Gregor Paul

Gregor Paul is the Herald on Sunday's rugby writer

Rugby: The Blues' (im)perfect 10

The Blues have struggled to find a top first five-eighths since Carlos Spencer left in 2005. Photo / Getty Images
The Blues have struggled to find a top first five-eighths since Carlos Spencer left in 2005. Photo / Getty Images

The Blues future is easy enough to predict with five games of this campaign left.

They will pick up up two, maybe three more wins, fall short of the play-offs and then embark on the customary review of why they once again didn't fulfil their potential.

The answer to the last part will be the same as always. The story hasn't changed much for a decade.

It's the same, old failing that gets them every time - a lack of class and experience in their No 10. Pick any year after 2004 - the last season they had Carlos Spencer at his best - and it's all so depressingly familiar for those who traipse to Eden Park.

This is the problem they can't fix and it's not been for want of trying. The search has been extensive. Twenty players have worn that No 10 jersey since Spencer moved on and the Blues have offered the world to try to lure others.

They put almost $300,000 on the table for Daniel Carter in 2009 - a year in which they also talked about making a play for Jonny Wilkinson and Juan Martin Hernandez.

They have also chased Aaron Cruden and Beauden Barrett and then, possibly out of desperation, threw $500,000 at Benji Marshall. They have kissed a huge number of frogs and not one has become their Prince. Until they find 'the one' they face a perpetual cycle of not quite being as good as they should.

Is it really that simple, though? Find a world-class 10 and become champions? Not quite, but it's not that far off the mark, either. There's not much wrong with their overall game. Their set-piece works, they clean out well and have ball carriers, line breakers and finishers.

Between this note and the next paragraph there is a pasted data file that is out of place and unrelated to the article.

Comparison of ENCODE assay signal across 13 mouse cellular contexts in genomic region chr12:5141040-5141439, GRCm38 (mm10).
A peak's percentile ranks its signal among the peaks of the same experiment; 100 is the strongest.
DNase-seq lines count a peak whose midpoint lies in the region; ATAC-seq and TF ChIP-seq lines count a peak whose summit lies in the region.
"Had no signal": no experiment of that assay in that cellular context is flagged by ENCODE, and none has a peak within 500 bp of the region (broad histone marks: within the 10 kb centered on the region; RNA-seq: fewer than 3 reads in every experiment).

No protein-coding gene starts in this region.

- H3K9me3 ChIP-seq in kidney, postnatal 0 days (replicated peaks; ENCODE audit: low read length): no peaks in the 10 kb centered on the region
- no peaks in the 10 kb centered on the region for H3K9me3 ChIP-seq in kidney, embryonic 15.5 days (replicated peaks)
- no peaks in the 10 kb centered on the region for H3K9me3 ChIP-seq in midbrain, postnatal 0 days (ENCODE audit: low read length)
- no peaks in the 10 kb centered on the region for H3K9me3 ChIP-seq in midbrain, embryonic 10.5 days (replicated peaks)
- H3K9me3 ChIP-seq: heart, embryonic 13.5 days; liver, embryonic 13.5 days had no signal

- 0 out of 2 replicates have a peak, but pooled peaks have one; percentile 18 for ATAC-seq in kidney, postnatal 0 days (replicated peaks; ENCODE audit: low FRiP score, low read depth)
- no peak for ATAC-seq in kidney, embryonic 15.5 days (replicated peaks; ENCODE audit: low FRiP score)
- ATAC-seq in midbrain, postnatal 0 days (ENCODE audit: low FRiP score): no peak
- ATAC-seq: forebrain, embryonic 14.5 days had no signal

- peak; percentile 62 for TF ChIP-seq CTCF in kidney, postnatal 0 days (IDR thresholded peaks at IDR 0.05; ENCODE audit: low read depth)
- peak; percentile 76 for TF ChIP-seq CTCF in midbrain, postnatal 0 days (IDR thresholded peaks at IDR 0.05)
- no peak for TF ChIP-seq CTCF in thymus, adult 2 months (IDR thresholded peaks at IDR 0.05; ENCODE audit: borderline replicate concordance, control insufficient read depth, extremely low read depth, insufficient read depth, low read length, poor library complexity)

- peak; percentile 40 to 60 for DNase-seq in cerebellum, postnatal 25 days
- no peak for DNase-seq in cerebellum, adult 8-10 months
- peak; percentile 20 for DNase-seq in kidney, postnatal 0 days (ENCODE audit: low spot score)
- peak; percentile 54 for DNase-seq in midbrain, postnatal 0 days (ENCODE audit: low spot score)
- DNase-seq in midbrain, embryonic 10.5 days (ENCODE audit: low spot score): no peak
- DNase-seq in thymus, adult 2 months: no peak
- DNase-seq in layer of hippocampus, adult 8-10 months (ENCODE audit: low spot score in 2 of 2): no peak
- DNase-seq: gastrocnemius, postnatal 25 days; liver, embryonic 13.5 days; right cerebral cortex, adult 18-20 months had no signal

In recent weeks - certainly at Eden Park - they have added some tactical attacking subtleties and defensive improvements that enabled them to win comprehensively.

They aren't missing many pieces. They need a tough nut, aerial lock - a younger version of Tom Donnelly.

They have missed a bit of composure and accurate distribution from their respective No 13s this year, but that can be fixed when Francis Saili returns from injury. In terms of personnel, they just about have all they need - except at 10.

If they had one, they'd ask more of opposition defences. Nonu would be released closer to the gainline and be even more effective. The space would open more readily for the outside backs, the tempo of their attacking game would increase, they would find more width and score more tries.

Then there would be the intangibles: the confidence that comes from absolute faith in the team's playmaker and the doubt it spreads through the opposition.

Look at the best teams and ask what they have in common. The answer is class at first-five. Colin Slade has been at the heart of the Crusaders' revival, Matt Toomua does so much right particularly on defence for the Brumbies, Barrett is playing well for the Hurricanes, and the Chiefs have just about retained their momentum without Cruden thanks to some impressive contributions from Gareth Anscombe.

Simon Hickey has battled hard for the Blues. He's kicked goals and thrown himself at ball runners. But he's 20, not even on a full contract, and that's reflected in his ability to direct the team, play in the right areas and make the right decisions.

The Blues, who have in the past discarded emerging talent only to see them succeed elsewhere, have to ask whether Hickey is worth more investment. Is he being impeded this season by inexperience or does he simply lack the acceleration and elusive running possessed by the best No 10s? If they keep him, how long before he starts to deliver the sort of performances the Blues need to become a play-off team?

"It's tough to put a time length on it," Hickey says. "If I start to get big picture and get ahead of myself, that's when I'll get myself into trouble. I'm trying to earn my selection every week and that's the main thing. I know it's going to take time to be comfortable at this level. I'm not worrying about too many external factors. I'm on a wider training contract for this year and that won't change.

"Hopefully if I can play well, I can earn a few more years at the Blues. I love playing here. It's where I'm from and I hope to do it for a long time. There have been a few who have come and gone recently. There have also been some awesome first fives who have played for the Blues and Auckland, so it's a hugely exciting opportunity to be here and to try to be one of them."

- Herald on Sunday

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